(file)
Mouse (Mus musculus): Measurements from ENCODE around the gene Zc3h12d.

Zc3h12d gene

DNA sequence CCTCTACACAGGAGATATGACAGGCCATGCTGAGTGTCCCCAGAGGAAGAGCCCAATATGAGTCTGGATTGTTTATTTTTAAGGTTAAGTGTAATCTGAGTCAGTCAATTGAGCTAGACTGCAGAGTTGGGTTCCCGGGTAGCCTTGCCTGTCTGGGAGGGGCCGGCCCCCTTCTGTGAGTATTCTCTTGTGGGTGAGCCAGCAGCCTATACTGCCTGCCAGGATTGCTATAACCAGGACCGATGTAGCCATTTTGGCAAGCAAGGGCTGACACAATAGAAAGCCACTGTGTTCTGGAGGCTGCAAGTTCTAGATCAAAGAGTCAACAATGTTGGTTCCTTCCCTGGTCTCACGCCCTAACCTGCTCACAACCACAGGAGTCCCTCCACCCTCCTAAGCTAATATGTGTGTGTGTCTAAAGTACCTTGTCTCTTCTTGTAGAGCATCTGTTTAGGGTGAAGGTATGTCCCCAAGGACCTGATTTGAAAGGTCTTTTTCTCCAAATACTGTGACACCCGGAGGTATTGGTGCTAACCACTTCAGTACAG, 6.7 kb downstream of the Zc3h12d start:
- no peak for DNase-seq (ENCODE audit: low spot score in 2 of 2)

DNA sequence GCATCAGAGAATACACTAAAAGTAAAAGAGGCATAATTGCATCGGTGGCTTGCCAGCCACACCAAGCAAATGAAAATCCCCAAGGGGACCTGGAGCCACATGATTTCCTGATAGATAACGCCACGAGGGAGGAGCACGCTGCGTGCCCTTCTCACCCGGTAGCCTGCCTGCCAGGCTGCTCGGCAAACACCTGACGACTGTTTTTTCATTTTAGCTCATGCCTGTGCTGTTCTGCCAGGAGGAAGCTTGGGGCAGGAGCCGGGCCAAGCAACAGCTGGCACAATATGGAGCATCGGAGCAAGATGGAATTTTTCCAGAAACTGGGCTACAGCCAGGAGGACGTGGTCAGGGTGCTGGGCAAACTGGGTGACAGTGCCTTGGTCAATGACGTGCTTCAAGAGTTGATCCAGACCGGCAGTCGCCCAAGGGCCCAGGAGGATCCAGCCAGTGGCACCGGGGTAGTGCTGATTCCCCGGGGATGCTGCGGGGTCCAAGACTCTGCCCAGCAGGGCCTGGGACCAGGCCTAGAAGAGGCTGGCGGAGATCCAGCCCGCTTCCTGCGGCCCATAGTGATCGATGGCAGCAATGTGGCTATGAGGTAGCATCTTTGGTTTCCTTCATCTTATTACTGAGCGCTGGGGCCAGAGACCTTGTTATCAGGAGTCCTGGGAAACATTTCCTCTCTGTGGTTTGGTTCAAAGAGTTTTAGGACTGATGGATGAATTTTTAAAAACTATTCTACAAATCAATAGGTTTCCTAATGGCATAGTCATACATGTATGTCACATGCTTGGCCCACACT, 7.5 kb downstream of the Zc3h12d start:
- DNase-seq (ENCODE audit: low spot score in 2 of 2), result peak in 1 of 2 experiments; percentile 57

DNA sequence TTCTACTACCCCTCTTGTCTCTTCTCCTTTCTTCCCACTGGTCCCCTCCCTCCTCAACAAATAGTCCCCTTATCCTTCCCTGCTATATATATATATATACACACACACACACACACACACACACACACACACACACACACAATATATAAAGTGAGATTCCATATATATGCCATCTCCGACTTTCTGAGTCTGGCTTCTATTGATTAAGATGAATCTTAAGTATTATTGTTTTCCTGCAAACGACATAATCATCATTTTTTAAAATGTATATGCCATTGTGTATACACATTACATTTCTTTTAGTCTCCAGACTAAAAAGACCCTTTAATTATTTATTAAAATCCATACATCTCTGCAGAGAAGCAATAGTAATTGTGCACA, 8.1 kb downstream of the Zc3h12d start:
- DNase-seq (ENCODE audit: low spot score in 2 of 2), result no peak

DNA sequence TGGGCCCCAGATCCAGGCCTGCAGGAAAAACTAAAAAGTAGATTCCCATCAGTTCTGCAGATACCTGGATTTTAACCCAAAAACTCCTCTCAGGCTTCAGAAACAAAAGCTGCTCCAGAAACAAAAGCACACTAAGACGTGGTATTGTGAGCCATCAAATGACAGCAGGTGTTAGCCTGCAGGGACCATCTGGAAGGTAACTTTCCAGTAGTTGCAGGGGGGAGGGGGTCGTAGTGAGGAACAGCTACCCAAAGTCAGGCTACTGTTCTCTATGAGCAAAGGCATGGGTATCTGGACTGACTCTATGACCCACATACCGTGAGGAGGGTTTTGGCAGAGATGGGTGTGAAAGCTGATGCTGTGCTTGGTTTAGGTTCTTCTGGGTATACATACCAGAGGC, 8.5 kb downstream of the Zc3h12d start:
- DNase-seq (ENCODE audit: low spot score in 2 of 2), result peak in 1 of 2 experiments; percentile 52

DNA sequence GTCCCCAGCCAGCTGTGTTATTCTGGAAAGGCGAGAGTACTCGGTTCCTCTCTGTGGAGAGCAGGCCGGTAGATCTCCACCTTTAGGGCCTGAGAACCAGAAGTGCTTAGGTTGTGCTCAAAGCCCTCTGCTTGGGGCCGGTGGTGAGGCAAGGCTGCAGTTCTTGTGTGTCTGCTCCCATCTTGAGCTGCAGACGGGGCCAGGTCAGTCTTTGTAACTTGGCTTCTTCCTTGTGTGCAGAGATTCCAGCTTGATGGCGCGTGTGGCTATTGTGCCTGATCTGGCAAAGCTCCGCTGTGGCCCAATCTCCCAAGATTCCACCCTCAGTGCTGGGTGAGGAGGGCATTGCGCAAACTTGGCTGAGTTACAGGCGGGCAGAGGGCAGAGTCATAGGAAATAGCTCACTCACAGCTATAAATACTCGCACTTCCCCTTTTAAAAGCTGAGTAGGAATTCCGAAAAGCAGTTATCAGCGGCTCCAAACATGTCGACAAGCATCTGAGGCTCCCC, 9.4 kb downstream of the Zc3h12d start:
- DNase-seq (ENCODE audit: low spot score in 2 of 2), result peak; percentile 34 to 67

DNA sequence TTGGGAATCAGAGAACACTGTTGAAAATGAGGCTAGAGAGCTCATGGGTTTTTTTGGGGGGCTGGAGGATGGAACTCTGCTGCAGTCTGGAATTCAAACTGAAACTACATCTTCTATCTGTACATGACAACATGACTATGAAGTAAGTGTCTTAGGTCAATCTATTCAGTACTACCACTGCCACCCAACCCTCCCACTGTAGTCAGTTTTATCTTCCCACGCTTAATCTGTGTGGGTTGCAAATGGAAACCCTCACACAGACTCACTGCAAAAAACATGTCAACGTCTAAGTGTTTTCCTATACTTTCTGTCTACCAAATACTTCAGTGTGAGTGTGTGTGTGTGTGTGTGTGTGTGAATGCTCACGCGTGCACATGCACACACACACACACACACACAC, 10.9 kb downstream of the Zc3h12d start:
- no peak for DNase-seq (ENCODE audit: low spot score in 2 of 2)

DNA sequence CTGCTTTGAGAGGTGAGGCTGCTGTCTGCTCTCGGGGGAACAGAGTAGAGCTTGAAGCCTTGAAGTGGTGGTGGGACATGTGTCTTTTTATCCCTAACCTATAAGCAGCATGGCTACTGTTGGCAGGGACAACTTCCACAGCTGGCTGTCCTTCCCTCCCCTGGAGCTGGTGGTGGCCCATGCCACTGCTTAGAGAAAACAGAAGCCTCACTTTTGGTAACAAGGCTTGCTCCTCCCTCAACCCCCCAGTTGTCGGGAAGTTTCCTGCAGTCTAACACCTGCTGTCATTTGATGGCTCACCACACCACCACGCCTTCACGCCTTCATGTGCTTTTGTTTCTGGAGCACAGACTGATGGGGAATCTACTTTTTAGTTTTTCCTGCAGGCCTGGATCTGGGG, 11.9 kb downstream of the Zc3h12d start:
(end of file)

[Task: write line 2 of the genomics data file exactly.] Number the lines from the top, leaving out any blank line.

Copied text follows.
Zc3h12d gene